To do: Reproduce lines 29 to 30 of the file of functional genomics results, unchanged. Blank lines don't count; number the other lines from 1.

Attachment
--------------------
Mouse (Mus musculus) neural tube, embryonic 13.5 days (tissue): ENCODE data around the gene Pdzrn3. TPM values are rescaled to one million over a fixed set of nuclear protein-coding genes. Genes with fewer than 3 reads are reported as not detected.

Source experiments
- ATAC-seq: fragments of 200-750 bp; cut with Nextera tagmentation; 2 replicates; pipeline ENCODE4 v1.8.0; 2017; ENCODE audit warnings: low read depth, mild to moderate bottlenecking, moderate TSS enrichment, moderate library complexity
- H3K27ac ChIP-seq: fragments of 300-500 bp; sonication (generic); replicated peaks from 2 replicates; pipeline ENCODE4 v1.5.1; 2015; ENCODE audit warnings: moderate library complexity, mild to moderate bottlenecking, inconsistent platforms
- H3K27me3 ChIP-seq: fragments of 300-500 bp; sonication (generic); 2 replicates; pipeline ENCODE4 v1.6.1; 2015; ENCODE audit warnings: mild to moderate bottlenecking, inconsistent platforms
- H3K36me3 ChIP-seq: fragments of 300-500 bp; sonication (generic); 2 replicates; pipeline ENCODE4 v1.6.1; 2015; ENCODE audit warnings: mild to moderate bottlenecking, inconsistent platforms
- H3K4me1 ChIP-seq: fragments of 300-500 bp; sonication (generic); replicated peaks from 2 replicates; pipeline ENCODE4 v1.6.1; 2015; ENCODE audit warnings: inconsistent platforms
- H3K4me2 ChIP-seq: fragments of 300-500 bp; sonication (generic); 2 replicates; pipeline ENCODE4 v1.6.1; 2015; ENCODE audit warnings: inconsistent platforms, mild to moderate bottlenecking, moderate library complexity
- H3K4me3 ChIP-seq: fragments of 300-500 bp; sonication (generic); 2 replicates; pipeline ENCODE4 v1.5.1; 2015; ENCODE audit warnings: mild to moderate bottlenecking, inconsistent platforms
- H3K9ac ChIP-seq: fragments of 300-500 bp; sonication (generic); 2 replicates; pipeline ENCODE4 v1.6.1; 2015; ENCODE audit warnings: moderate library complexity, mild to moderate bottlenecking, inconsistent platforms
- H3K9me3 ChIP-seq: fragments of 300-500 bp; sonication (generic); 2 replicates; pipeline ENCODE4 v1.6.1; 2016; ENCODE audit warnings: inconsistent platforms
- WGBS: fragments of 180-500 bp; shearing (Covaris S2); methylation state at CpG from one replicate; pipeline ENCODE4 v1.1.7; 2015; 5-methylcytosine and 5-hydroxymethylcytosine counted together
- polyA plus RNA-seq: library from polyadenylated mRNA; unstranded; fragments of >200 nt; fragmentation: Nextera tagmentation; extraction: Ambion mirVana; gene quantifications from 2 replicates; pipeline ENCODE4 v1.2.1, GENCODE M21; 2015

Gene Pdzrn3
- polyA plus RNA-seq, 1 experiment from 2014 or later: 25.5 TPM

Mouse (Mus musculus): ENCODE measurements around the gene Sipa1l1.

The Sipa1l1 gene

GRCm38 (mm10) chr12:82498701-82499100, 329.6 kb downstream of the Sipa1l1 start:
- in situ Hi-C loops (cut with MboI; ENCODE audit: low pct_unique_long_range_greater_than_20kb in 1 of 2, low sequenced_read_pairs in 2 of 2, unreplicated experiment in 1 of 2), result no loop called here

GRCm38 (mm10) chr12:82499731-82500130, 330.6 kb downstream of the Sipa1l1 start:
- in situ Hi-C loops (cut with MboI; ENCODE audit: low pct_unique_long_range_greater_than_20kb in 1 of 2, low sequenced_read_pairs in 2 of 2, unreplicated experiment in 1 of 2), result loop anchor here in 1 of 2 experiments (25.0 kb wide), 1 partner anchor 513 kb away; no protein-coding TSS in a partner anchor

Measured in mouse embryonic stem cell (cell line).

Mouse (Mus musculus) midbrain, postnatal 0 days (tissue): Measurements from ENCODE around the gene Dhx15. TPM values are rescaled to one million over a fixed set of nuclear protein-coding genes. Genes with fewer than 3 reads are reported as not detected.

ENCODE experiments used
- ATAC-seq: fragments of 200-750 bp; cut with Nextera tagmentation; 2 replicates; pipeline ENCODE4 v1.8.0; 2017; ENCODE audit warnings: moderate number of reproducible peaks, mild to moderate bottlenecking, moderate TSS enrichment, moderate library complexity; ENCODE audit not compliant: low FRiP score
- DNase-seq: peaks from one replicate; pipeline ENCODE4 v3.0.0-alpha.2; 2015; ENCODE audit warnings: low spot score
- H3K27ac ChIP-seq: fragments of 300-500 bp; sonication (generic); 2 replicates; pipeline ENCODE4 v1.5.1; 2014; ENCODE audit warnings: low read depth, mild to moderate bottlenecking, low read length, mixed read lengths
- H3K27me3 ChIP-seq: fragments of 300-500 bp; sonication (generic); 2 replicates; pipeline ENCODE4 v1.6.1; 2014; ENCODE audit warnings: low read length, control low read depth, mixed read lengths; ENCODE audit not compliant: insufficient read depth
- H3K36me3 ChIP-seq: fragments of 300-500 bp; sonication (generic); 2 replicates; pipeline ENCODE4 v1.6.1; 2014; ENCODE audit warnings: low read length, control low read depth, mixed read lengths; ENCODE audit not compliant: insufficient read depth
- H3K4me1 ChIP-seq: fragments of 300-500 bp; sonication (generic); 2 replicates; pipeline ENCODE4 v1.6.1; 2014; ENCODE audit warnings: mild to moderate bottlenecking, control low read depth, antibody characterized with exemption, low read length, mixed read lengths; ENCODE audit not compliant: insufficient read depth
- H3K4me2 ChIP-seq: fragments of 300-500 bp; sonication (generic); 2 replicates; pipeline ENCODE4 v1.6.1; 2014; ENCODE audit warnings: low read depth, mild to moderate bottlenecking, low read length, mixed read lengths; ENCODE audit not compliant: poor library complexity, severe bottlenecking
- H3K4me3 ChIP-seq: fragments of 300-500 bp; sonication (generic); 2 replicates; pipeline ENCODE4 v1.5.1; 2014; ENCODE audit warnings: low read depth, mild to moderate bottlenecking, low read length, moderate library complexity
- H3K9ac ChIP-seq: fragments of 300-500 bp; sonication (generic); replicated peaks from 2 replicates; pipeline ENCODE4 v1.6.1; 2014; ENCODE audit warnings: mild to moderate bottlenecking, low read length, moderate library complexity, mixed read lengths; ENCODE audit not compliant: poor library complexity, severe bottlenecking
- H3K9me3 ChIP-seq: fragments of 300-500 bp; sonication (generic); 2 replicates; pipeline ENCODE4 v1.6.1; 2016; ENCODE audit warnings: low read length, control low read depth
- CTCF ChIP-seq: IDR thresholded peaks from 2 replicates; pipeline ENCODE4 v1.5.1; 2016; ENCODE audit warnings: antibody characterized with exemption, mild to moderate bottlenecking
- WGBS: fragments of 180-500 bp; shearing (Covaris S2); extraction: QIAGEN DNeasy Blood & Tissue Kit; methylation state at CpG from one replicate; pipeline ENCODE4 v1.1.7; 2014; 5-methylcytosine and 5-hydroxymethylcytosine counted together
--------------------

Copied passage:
- H3K36me3 ChIP-seq: fragments of 300-500 bp; sonication (generic); 2 replicates; pipeline ENCODE4 v1.6.1; 2014; ENCODE audit warnings: low read length, control low read depth, mixed read lengths; ENCODE audit not compliant: insufficient read depth
- H3K4me1 ChIP-seq: fragments of 300-500 bp; sonication (generic); 2 replicates; pipeline ENCODE4 v1.6.1; 2014; ENCODE audit warnings: mild to moderate bottlenecking, control low read depth, antibody characterized with exemption, low read length, mixed read lengths; ENCODE audit not compliant: insufficient read depth